upgrading self-built MacPorts and version management
René J.V. Bertin
rjvbertin at gmail.com
Sun May 31 10:19:11 UTC 2020
I've just upgraded my Linux adaptation of MacPorts's master branch, where I was helped greatly by the fact I use the system package manager (after doing a -reinstated- `port dpkg MacPorts-devel`) because it allowed me to revert to the previous version when I ran into a glitch I had introduced myself.
Yes, I use port:MacPorts-devel as a tool to benefit from reproducible builds and easy patch management. Works great despite someone once telling me that "base" isn't meant for that :)
1) This led me to wonder how many files I have left over from previous `make install` type upgrades on Mac, and if using packages created by `port pkg MacPorts-devel` is an answer to that question (as well as to being able to revert to the previous version in case you mess something up).
2) I seem to remember that we discussed port:MacPorts and/or port:MacPorts-devel years ago and that there were plans to make it possible to let MacPorts control its own. I don't know if I just dreamt it or if such plans were abandoned ... but exactly what is/was the problem with actually installing port:MacPorts? The fact that you can uninstall the port and be left with a broken install (which you can simply avoid doing) or the fact that this will also happen "behind the scenes" when you do an upgrade (or de/activate) because all required files aren't read into memory before doing the upgrade (or de/activate)?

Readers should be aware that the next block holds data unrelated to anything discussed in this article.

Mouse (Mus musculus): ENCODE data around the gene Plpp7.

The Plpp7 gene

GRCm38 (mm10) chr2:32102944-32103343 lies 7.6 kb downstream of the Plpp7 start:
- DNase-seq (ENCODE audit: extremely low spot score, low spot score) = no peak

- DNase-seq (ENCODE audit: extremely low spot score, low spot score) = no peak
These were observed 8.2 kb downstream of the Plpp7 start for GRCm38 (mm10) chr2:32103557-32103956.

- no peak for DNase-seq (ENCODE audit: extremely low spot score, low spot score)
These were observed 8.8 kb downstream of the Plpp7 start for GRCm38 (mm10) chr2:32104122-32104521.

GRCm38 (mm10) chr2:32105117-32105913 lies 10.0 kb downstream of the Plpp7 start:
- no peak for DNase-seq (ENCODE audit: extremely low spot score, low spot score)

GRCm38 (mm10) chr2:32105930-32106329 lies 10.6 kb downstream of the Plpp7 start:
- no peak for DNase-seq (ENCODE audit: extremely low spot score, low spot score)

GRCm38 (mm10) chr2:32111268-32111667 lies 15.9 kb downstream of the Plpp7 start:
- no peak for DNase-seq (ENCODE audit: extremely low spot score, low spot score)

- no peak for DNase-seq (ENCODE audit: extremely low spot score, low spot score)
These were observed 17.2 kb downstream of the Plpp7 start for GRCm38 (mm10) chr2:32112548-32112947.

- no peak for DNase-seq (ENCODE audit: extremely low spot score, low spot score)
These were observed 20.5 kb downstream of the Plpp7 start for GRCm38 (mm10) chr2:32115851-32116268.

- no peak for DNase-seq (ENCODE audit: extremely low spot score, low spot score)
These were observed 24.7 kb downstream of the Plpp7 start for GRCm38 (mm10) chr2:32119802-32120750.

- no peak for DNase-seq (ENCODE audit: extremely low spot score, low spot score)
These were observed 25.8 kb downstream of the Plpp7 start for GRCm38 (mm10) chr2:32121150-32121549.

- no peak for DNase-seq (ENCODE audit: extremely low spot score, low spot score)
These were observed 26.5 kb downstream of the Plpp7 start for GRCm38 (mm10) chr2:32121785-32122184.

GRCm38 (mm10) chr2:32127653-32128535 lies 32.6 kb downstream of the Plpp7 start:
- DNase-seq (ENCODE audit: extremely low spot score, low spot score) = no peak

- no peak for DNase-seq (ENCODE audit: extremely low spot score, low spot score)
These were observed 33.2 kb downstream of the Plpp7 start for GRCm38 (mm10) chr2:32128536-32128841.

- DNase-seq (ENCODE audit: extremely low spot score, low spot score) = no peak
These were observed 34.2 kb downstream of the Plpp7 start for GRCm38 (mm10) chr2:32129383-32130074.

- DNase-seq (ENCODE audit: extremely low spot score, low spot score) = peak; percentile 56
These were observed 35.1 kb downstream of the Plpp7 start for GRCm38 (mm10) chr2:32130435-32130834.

In case answers to both 1) and 2) are negative: it should be possible for someone to roll their own package/version management by installing port:dpkg, port:rpm or whatever other simpler alternatives exist. If any of those actually work reliably on Mac?
FWIW, I have a custom port for `porg` (http://porg.sourceforge.net/) but I have never actually checked if it is clever enough to uninstall stale files from a previous package version.
PS: all this is provoked by my recent tweaks to the buildsystem making it possible to build "base" with link-time optimisation, which was an interesting exercise in itself, exposing a few more false-positive design flaws in autoconf :)
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